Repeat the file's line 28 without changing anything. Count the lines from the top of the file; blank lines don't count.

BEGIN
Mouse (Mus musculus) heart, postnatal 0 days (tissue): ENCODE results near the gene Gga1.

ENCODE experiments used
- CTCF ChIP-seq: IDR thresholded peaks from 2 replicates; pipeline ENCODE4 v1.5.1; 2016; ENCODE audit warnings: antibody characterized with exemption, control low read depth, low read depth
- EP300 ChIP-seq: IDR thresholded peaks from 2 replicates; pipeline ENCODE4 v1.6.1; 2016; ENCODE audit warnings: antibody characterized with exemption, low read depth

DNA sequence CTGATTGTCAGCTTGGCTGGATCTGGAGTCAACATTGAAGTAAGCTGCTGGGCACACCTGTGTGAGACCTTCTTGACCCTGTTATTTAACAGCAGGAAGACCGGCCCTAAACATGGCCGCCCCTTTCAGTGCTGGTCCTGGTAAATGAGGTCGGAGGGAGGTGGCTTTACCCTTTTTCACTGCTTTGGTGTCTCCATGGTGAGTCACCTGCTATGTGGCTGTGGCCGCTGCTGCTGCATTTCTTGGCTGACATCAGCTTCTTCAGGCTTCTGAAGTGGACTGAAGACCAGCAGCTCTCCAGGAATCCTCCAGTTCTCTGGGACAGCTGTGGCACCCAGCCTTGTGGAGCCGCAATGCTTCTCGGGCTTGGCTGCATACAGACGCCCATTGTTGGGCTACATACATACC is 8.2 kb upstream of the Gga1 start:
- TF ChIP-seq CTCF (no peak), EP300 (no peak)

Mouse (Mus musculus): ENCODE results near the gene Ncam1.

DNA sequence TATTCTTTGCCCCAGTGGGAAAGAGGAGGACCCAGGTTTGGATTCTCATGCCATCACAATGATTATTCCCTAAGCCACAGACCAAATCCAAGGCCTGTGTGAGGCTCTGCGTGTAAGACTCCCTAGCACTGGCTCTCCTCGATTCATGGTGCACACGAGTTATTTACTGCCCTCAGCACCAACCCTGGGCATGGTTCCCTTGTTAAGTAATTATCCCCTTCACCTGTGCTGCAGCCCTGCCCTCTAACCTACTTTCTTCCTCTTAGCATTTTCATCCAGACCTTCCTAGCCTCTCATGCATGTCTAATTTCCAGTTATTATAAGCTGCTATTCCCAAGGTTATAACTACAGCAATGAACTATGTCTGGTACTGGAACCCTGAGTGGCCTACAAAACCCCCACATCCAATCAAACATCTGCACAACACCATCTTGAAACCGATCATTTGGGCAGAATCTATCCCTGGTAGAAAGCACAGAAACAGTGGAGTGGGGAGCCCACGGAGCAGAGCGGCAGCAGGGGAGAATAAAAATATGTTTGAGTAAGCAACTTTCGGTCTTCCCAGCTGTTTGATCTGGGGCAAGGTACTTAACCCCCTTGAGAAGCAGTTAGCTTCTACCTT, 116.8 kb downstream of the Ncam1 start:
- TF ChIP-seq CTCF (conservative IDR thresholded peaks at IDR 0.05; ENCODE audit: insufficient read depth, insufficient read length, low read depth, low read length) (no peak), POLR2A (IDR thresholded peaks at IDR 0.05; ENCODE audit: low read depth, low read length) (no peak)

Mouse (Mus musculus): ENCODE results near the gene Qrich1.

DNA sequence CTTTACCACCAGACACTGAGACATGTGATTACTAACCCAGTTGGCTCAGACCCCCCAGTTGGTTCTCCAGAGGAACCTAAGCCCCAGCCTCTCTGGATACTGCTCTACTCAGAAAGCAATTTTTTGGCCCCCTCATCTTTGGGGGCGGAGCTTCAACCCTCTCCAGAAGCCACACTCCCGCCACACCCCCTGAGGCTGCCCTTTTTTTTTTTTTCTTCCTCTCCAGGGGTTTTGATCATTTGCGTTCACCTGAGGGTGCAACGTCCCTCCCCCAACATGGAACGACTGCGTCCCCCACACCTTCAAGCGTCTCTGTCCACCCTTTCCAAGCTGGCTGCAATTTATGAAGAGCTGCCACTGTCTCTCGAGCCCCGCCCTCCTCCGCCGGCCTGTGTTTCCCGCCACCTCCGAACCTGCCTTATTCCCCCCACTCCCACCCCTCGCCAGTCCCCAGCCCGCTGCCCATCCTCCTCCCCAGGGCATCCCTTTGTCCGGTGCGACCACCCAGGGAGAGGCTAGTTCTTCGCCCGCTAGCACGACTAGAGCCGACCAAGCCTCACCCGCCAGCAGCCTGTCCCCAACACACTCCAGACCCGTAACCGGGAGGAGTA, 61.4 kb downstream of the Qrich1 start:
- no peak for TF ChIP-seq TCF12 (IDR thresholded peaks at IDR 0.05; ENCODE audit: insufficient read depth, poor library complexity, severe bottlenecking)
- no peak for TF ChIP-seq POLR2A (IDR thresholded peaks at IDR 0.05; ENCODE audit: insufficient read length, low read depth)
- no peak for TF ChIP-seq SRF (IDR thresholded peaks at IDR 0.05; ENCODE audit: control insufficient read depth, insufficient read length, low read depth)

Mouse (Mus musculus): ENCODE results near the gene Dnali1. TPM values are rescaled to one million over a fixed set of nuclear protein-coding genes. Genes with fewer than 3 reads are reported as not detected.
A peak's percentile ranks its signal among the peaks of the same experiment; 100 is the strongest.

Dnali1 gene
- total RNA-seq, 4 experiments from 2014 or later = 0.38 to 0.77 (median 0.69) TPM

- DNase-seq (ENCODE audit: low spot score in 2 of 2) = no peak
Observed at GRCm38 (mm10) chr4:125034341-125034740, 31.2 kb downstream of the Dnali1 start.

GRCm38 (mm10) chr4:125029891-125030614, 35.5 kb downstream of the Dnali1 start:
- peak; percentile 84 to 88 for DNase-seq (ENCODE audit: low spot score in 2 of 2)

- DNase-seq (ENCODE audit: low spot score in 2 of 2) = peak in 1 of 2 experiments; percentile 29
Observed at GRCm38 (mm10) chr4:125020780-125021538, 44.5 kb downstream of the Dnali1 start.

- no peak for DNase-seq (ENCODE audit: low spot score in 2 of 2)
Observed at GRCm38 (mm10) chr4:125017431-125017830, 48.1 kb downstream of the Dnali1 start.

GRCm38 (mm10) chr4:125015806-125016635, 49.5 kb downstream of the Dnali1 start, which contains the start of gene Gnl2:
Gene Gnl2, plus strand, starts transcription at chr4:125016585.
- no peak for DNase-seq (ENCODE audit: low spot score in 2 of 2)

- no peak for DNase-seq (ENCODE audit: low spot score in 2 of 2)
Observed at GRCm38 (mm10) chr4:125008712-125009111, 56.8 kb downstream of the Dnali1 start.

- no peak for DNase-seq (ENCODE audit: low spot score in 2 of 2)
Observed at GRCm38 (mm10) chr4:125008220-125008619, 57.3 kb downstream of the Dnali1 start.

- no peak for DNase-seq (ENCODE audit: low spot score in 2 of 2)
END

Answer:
Gene Gnl2, plus strand, starts transcription at chr4:125016585.